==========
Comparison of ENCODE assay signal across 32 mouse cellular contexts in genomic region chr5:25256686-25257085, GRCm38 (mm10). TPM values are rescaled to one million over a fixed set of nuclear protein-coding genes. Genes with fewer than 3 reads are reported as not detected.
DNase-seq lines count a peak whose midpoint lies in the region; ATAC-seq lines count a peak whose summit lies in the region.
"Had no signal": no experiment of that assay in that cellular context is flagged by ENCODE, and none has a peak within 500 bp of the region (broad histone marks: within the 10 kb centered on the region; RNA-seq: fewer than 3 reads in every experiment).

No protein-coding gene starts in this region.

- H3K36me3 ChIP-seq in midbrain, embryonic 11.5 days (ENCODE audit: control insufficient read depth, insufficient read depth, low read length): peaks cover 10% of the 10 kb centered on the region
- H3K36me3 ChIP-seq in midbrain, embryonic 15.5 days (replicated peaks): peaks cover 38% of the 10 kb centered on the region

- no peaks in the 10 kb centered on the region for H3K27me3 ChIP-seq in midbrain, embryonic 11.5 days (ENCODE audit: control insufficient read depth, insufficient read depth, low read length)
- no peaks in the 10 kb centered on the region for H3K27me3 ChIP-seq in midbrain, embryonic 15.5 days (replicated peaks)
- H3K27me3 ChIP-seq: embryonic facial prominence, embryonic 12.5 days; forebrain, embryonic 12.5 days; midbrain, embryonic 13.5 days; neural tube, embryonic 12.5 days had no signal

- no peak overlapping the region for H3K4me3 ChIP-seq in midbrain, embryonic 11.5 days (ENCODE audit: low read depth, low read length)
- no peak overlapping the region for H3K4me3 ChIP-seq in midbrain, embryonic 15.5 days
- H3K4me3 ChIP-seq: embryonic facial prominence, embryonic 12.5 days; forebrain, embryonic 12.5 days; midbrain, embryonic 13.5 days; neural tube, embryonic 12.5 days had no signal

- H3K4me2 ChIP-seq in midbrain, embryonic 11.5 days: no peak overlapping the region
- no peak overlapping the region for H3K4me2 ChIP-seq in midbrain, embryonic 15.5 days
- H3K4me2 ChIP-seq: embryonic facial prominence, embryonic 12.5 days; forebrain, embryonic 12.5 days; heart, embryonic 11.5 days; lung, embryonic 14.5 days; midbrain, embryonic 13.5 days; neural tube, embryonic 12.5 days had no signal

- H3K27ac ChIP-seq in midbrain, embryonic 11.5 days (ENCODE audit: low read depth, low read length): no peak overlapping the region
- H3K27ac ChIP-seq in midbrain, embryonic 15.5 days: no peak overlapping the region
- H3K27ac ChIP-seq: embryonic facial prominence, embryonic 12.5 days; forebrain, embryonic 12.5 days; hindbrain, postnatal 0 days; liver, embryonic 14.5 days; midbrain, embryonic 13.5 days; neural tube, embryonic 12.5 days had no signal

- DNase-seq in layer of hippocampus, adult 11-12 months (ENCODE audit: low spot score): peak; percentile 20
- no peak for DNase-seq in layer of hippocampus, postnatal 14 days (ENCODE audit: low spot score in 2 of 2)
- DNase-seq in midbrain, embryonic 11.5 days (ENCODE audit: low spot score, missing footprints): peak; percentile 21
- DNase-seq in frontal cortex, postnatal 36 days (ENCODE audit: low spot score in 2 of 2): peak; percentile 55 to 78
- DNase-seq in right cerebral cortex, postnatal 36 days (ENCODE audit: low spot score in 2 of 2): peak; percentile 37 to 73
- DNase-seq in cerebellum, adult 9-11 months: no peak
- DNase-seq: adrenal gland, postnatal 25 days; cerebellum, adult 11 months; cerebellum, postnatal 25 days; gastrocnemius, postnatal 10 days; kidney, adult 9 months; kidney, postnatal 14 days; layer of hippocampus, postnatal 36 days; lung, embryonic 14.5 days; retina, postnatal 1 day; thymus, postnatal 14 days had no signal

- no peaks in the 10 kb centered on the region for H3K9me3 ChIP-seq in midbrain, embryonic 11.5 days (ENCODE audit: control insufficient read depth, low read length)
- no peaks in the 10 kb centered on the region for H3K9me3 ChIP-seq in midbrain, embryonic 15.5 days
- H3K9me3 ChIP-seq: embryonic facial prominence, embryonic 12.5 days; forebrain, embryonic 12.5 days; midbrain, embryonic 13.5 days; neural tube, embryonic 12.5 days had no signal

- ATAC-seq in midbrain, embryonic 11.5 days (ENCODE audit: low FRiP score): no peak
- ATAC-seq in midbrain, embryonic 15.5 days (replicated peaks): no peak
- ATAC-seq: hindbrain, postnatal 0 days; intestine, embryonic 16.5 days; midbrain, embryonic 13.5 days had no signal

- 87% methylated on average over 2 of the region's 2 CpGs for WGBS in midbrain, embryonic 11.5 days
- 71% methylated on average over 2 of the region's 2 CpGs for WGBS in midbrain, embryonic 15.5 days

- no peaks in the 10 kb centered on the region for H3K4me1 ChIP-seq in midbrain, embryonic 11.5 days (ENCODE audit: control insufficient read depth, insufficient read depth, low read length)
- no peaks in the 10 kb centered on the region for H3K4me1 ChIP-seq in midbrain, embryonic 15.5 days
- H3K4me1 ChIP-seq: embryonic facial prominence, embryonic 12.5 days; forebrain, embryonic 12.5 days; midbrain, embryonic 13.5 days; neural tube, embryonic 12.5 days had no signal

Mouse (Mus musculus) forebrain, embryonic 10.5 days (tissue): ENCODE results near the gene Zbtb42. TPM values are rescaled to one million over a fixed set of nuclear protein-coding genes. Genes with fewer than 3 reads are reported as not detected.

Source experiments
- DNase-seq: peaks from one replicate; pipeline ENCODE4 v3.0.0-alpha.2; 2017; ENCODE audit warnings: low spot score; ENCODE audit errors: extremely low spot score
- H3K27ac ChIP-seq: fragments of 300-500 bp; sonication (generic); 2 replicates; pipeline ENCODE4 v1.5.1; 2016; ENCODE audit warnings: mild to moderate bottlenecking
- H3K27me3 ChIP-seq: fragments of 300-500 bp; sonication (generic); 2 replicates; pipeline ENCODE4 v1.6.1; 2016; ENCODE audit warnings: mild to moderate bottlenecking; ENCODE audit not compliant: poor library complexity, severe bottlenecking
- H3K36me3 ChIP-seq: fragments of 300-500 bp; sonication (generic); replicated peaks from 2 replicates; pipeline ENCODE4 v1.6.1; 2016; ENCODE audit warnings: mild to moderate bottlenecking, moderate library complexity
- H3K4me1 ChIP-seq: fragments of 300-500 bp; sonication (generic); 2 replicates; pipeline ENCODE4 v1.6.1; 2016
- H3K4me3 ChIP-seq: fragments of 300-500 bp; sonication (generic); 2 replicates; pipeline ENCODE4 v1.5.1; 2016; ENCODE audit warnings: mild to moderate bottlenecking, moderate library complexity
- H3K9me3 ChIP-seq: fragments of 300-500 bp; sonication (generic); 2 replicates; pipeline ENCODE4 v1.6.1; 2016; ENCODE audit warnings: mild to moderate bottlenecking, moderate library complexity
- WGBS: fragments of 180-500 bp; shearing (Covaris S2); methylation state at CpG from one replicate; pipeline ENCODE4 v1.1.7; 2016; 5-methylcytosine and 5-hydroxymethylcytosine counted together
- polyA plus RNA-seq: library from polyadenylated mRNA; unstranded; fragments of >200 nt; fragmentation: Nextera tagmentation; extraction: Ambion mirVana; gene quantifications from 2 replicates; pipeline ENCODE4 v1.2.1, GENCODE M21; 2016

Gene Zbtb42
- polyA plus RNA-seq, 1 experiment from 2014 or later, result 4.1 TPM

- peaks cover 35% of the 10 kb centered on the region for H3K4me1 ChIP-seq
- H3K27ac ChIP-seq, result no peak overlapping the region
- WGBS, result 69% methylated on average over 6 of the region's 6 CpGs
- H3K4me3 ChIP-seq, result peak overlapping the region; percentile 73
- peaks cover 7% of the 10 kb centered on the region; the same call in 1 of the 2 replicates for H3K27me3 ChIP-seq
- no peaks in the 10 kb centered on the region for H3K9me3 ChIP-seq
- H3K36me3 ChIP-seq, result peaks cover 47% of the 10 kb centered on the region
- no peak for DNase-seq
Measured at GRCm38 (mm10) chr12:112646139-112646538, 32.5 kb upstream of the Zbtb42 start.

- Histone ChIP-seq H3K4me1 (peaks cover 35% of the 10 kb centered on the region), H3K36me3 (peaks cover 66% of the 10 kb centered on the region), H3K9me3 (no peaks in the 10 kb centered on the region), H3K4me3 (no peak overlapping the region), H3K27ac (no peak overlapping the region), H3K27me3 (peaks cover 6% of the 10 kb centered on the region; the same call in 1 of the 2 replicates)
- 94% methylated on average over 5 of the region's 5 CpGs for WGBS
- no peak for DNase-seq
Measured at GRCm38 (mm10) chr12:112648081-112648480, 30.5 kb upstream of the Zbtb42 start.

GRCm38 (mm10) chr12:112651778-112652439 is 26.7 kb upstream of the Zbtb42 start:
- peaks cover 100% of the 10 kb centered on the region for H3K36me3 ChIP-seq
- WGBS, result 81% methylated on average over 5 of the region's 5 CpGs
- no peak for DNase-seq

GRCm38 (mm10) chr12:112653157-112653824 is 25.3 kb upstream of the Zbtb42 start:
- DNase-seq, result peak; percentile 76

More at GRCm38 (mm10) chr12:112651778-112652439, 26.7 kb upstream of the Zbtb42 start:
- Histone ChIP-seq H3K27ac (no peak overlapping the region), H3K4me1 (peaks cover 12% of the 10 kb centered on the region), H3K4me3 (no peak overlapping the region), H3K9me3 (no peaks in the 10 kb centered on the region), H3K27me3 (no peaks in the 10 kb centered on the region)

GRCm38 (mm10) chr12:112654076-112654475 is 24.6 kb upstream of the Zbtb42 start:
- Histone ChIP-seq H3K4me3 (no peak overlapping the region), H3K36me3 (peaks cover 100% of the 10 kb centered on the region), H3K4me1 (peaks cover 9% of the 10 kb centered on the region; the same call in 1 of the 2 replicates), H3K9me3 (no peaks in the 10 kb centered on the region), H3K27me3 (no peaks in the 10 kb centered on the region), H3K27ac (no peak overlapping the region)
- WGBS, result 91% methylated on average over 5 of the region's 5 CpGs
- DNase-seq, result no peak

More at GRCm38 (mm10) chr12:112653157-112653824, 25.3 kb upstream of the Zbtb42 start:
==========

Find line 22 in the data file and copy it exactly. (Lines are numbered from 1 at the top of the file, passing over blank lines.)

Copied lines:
- DNase-seq in frontal cortex, postnatal 36 days (ENCODE audit: low spot score in 2 of 2): peak; percentile 55 to 78